In the fifth installment of this essay, I discuss specific examples of similarities between patristic/monastic spirituality and the Anglican ethos as well as a few differences.  In the final installment of this essay, I posit a few implications of the patristic/monastic influence in English spirituality as it applies to the Ordinariates established according to the apostolic constitution Anglicanorum coetibus.

Patristic/Monastic Spirituality and the Caroline Era.

The Caroline Divines—theologians who wrote in support of the Church of England during the period running roughly from 1594 to 1728—produced the “first flowering of the Anglican tradition”[1] that consolidated a sense of an Anglican identity for centuries.  It was not until the nineteenth century that a fuller concept of “Anglicanism” as a theological position more than a merely national connotation developed.[2]  It was also in the nineteenth century that, in Anglicanism’s High Church wing, appreciation of patristic texts and spirituality came into sharper focus and the presence of vowed religious life in England shifted from being a wistful dream to a concrete reality.  But the Carolines both affirmed patristic theology’s place in Anglicanism and fostered an essentially monastic aspiration of “alternating periods of prayer and work issuing in an habitual sense of the presence of God.”[3]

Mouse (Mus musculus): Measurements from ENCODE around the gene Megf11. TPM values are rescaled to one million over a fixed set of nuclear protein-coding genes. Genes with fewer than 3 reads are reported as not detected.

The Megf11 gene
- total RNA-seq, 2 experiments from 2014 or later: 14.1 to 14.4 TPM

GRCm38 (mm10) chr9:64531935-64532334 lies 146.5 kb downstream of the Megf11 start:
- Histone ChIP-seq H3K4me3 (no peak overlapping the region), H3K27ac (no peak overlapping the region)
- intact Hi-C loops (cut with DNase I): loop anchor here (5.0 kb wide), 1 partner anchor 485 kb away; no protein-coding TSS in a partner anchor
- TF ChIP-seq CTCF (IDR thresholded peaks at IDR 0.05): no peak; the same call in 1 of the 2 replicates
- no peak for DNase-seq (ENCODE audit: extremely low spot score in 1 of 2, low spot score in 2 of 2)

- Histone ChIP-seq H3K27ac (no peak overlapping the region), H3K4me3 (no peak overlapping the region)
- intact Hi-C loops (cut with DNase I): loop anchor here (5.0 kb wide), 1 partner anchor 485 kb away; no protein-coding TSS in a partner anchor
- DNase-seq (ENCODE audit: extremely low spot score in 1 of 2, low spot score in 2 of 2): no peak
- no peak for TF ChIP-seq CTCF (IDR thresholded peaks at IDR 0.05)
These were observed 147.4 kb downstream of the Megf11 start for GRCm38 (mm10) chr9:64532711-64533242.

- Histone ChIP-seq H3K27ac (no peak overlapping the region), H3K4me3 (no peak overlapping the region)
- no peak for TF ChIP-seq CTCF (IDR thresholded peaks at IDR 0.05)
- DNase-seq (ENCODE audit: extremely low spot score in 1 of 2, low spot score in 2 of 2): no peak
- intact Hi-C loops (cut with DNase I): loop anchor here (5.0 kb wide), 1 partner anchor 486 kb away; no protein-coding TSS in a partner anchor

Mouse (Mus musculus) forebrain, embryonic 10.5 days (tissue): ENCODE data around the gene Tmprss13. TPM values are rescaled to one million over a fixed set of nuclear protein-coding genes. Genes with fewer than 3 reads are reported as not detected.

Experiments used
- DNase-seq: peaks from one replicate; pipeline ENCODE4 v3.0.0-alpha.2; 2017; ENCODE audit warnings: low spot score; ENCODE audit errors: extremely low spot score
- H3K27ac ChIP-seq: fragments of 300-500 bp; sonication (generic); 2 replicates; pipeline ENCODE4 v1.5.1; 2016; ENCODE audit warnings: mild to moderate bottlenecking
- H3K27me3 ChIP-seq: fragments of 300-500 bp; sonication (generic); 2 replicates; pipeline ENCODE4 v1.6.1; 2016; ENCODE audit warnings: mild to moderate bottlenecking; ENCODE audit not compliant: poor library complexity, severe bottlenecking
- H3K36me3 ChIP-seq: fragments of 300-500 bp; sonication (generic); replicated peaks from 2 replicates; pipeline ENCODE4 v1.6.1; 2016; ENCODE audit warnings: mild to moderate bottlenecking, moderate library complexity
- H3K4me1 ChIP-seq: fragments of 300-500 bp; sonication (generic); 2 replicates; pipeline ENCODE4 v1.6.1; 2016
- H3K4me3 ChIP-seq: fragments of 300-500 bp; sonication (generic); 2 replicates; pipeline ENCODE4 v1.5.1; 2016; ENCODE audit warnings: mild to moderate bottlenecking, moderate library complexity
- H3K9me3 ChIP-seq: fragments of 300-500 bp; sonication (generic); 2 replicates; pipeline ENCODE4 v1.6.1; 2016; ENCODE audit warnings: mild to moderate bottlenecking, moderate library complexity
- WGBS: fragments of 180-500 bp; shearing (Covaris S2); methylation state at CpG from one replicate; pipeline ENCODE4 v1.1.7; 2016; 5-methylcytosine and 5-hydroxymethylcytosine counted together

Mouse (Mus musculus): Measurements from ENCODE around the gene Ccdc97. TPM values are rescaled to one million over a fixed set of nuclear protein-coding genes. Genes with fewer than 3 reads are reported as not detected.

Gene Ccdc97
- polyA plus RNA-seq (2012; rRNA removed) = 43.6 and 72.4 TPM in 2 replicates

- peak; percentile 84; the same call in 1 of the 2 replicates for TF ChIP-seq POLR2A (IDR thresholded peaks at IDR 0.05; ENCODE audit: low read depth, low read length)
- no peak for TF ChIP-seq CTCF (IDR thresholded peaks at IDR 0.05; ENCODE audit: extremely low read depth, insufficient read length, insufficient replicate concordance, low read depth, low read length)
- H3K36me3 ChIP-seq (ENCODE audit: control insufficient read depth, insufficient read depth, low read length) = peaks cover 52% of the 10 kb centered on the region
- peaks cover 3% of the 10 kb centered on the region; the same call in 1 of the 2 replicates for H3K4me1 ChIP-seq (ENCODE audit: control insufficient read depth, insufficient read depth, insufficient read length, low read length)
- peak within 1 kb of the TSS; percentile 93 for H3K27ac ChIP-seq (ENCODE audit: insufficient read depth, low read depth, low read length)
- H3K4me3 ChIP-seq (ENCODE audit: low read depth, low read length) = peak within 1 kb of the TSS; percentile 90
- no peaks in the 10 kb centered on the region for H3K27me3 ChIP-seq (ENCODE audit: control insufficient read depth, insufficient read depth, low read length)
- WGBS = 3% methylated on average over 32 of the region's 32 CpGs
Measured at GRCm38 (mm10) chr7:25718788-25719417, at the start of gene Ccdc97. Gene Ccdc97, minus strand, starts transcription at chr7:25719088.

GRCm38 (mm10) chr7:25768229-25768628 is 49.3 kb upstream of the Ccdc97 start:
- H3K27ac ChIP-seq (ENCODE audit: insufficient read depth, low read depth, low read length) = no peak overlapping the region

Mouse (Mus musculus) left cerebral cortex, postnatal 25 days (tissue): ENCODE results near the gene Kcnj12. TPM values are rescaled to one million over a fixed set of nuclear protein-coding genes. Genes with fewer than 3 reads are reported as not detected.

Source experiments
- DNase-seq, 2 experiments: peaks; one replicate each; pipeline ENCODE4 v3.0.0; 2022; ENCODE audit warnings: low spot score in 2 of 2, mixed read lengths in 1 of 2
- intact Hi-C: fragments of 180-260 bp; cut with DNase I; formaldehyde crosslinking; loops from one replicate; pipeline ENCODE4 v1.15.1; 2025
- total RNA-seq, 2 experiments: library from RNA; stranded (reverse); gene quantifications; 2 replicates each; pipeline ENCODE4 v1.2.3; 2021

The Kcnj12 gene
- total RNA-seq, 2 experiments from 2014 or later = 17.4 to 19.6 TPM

The Caroline era also produced the 1662 version of the Book of Common Prayer, which, after the alternating versions in previous years, remained a relatively stable text in shaping Anglican identity.  This “first flowering of the Anglican tradition”[4] thus laid the basis on which England’s religious establishment and the country’s cultural identity were able to settle into a widespread Anglican identity.[5]

It is precarious, though, to refer to a settled national sense of religious identity in this period.  Even referring to prominent seventeenth-century Anglican writers as a group of “Caroline Divines” is “ambiguous and strictly inaccurate.”[6]  This inaccuracy is due to at least two reasons.  The first is that the timeline of this period proposed by some, a timeline that runs roughly from the publication of Richard Hooker’s On the Laws of Ecclesiastical Polity in 1594 to William Law’s A Serious Call to a Devout and Holy Life in 1728,[7] predates the reign of Charles I and extends beyond the reign of Charles II. 

Another reason the term “Caroline” is inaccurate is that it ignores the fact that this theological activity straddled Oliver Cromwell’s Puritan Commonwealth.  A motivation of pre-Commonwealth writers among the Carolines was the desire to assert a position in response to the more extreme Protestant views in English religious life as this view gained power.  These efforts resulted in a temporary failure in the sense that Cromwell’s Commonwealth suppressed the Church of England for over a decade.  But the Church of England’s restoration inspired post-Commonwealth writers to crystallize certain pre-Civil War religious traditions and theological writings into a clearer notion of the Church of England.[8]  In a sense, then, the Puritans helped the Caroline Divines achieve a greater cohesiveness among themselves than might otherwise have been the case.